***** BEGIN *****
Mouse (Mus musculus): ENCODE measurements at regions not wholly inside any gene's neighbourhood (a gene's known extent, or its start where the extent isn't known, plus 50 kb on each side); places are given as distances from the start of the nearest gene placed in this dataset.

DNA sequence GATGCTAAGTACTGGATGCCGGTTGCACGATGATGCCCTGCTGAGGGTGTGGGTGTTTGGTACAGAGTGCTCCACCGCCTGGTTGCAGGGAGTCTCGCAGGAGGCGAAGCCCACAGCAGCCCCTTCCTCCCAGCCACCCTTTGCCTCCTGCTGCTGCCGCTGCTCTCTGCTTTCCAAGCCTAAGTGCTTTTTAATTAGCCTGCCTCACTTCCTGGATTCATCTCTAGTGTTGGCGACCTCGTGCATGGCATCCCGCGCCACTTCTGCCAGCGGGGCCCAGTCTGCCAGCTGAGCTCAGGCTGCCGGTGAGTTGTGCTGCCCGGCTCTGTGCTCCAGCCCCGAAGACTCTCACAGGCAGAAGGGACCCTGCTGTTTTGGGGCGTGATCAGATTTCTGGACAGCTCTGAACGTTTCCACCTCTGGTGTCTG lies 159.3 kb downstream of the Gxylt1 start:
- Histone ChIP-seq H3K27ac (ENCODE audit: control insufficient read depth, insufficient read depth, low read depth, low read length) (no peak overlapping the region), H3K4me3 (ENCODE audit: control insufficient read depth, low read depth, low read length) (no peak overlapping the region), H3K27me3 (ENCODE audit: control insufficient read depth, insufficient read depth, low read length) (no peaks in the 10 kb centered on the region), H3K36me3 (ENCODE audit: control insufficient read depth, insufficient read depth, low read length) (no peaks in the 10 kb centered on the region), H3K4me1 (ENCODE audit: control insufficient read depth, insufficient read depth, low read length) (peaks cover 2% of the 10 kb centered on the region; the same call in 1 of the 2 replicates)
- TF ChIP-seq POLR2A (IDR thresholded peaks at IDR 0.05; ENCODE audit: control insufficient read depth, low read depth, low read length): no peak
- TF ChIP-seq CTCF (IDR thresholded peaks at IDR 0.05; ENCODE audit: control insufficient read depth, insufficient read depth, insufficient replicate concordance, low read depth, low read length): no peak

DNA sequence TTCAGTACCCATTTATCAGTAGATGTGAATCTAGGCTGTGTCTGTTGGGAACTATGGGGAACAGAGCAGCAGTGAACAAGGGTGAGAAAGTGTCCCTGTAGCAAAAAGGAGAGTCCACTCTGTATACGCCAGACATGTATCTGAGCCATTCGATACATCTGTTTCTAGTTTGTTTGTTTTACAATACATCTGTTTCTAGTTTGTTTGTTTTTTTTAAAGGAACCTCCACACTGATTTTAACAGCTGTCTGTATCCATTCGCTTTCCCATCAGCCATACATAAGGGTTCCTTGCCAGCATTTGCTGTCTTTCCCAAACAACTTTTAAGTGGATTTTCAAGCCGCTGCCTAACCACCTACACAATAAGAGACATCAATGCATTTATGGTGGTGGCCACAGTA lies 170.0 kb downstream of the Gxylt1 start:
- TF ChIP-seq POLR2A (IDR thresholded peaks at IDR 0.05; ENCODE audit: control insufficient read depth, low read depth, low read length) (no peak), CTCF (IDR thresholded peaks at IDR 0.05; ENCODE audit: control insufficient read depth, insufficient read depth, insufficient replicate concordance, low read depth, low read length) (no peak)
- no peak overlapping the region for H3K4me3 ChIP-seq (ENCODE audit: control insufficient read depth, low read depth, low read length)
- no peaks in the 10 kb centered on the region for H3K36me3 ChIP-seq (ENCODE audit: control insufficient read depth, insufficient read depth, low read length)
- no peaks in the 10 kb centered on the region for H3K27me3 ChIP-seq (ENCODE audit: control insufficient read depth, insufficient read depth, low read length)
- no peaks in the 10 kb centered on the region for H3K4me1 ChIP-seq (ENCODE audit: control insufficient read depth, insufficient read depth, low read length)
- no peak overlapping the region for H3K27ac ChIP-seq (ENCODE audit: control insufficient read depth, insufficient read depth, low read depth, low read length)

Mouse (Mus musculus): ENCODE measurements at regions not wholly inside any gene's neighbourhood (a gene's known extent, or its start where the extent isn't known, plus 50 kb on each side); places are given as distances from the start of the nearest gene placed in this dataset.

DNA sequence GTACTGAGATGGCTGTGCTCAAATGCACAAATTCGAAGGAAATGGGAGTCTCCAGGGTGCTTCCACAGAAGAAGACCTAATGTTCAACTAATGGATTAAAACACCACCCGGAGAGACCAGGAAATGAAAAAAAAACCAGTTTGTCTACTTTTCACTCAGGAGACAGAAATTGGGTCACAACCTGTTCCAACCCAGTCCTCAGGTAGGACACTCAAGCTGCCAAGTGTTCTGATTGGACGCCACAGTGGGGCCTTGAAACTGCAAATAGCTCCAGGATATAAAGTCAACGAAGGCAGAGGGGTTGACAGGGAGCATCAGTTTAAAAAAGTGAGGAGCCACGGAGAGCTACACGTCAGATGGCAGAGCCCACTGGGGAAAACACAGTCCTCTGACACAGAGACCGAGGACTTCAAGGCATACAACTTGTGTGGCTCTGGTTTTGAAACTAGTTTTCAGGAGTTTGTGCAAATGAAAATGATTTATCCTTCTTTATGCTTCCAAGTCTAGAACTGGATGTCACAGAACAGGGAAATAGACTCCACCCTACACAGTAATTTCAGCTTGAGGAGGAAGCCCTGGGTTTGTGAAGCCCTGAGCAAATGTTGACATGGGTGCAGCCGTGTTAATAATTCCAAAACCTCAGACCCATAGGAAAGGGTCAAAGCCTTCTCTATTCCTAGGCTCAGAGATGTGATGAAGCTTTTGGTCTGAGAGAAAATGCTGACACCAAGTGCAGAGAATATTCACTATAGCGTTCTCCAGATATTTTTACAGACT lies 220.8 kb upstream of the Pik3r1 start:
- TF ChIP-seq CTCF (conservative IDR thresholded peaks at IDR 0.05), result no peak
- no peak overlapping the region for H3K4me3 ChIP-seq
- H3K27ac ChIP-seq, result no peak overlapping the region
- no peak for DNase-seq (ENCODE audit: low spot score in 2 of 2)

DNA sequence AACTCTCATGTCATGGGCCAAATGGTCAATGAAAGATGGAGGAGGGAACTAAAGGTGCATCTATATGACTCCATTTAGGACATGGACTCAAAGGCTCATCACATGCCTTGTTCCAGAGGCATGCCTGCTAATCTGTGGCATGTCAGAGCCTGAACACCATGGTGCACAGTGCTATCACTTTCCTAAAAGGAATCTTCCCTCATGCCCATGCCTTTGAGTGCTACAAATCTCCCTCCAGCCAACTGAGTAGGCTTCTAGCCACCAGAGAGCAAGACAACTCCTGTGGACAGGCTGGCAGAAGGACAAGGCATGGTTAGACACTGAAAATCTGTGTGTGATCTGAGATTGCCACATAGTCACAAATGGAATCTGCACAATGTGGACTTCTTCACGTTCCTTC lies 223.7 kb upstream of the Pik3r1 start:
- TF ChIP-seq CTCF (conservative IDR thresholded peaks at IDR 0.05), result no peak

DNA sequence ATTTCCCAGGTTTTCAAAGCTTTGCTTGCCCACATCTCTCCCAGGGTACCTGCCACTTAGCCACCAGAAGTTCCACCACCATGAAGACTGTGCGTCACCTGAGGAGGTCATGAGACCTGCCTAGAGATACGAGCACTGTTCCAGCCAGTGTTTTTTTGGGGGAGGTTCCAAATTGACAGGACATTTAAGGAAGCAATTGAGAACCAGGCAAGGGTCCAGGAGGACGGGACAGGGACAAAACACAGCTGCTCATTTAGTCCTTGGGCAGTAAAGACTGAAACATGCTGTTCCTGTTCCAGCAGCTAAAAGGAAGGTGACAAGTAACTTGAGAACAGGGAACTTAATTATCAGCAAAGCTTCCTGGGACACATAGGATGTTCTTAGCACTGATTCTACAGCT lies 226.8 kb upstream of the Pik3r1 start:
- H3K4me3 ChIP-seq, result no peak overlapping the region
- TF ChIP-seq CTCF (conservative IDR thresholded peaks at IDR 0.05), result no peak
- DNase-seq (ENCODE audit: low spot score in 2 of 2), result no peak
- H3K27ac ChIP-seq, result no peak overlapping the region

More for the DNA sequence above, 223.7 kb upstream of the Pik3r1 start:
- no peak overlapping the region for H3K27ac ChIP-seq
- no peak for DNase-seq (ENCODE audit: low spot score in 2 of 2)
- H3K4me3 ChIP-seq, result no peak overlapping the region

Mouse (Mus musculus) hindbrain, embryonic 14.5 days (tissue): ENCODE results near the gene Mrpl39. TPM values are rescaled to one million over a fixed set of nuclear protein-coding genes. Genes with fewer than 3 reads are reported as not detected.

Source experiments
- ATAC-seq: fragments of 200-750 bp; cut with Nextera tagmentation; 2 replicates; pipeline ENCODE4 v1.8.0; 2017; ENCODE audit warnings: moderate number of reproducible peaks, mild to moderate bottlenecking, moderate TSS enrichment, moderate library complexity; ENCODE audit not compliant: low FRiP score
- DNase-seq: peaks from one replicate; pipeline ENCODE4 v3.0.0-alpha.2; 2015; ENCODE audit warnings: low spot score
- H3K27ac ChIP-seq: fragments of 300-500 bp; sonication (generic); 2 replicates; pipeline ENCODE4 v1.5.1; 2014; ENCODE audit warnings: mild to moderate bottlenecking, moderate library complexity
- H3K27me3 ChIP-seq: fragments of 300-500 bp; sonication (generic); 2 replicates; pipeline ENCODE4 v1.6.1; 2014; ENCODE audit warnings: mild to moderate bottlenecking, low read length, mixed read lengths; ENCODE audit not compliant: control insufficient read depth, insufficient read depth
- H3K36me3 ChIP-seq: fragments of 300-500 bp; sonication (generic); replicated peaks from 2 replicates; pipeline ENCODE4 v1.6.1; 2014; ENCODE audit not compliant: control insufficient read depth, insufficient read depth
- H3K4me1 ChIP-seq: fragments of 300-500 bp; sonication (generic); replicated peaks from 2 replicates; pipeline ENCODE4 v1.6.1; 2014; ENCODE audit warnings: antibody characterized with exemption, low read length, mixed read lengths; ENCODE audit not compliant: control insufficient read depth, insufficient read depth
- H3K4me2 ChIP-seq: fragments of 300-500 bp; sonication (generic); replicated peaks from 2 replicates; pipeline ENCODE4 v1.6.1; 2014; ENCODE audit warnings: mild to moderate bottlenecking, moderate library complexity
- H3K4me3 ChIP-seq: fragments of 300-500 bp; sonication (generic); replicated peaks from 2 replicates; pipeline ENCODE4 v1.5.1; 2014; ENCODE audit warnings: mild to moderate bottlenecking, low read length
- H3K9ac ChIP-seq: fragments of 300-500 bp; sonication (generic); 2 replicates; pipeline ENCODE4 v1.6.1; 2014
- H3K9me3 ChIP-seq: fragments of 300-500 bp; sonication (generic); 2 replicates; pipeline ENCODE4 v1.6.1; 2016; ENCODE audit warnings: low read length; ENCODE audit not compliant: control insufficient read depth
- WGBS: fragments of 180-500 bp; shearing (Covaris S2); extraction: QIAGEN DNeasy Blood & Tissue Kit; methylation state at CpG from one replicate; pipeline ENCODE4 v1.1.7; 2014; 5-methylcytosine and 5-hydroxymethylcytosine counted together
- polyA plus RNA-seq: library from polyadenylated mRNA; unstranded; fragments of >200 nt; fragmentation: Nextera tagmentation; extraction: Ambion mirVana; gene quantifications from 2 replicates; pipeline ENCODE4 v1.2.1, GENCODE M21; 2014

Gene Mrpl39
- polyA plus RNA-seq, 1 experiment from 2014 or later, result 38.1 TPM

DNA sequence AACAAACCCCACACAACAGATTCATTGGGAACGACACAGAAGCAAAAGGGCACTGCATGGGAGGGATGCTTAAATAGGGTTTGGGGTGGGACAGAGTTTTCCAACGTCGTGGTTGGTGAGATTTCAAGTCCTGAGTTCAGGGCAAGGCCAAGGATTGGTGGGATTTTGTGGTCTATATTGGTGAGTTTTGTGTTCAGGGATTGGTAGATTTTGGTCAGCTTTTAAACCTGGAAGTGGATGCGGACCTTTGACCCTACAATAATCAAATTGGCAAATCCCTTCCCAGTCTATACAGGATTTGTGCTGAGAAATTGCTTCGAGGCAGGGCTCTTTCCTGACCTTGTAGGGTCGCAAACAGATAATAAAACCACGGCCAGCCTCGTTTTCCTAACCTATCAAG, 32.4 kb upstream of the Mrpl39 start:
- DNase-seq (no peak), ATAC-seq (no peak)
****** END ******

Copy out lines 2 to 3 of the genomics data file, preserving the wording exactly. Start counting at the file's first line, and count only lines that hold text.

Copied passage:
DNA sequence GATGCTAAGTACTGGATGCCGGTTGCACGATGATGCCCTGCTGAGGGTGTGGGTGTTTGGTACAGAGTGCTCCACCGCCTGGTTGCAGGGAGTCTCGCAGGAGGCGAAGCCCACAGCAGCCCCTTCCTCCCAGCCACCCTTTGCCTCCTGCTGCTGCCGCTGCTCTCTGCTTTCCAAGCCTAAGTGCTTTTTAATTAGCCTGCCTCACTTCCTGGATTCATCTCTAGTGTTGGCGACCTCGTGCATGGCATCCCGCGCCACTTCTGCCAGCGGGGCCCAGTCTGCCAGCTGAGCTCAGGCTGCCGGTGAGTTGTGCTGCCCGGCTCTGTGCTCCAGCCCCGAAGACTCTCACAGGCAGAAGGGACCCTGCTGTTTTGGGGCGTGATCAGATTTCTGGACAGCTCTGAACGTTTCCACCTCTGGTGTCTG lies 159.3 kb downstream of the Gxylt1 start:
- Histone ChIP-seq H3K27ac (ENCODE audit: control insufficient read depth, insufficient read depth, low read depth, low read length) (no peak overlapping the region), H3K4me3 (ENCODE audit: control insufficient read depth, low read depth, low read length) (no peak overlapping the region), H3K27me3 (ENCODE audit: control insufficient read depth, insufficient read depth, low read length) (no peaks in the 10 kb centered on the region), H3K36me3 (ENCODE audit: control insufficient read depth, insufficient read depth, low read length) (no peaks in the 10 kb centered on the region), H3K4me1 (ENCODE audit: control insufficient read depth, insufficient read depth, low read length) (peaks cover 2% of the 10 kb centered on the region; the same call in 1 of the 2 replicates)